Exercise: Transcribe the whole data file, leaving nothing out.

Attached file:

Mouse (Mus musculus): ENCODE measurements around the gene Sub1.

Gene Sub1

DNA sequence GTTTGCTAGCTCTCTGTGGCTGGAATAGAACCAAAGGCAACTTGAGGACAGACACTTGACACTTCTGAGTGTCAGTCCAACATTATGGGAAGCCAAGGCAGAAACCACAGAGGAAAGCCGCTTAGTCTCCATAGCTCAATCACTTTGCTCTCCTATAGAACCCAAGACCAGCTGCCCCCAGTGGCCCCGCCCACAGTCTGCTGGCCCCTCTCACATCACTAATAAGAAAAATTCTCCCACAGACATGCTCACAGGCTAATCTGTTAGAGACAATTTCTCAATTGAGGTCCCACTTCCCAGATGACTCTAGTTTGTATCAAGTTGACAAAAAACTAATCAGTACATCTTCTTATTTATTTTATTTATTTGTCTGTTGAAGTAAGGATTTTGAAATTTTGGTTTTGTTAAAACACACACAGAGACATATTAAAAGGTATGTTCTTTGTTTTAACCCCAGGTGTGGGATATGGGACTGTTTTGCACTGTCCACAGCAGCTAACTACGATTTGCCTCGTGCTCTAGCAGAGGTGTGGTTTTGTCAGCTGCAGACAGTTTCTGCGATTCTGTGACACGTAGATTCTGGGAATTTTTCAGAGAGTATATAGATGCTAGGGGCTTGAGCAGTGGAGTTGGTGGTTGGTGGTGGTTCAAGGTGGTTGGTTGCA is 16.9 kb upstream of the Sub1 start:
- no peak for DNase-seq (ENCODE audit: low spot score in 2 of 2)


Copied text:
Mouse (Mus musculus): ENCODE measurements around the gene Sub1.

Gene Sub1

DNA sequence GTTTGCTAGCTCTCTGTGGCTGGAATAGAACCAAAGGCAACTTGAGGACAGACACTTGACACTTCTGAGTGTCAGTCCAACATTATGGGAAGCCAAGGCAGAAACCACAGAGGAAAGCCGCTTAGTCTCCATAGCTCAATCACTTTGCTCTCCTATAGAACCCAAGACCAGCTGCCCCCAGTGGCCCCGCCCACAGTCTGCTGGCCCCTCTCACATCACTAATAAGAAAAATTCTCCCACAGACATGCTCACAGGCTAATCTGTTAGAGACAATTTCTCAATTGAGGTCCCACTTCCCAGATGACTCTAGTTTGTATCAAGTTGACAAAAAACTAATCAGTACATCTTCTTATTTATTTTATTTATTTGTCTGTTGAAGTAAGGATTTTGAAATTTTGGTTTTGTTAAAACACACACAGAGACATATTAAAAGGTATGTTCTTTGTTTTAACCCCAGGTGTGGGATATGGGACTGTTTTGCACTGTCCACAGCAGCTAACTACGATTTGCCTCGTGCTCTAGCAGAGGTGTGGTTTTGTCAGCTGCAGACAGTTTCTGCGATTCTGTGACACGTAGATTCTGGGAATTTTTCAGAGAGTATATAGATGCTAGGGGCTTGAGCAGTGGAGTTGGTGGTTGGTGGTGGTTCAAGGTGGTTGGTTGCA is 16.9 kb upstream of the Sub1 start:
- no peak for DNase-seq (ENCODE audit: low spot score in 2 of 2)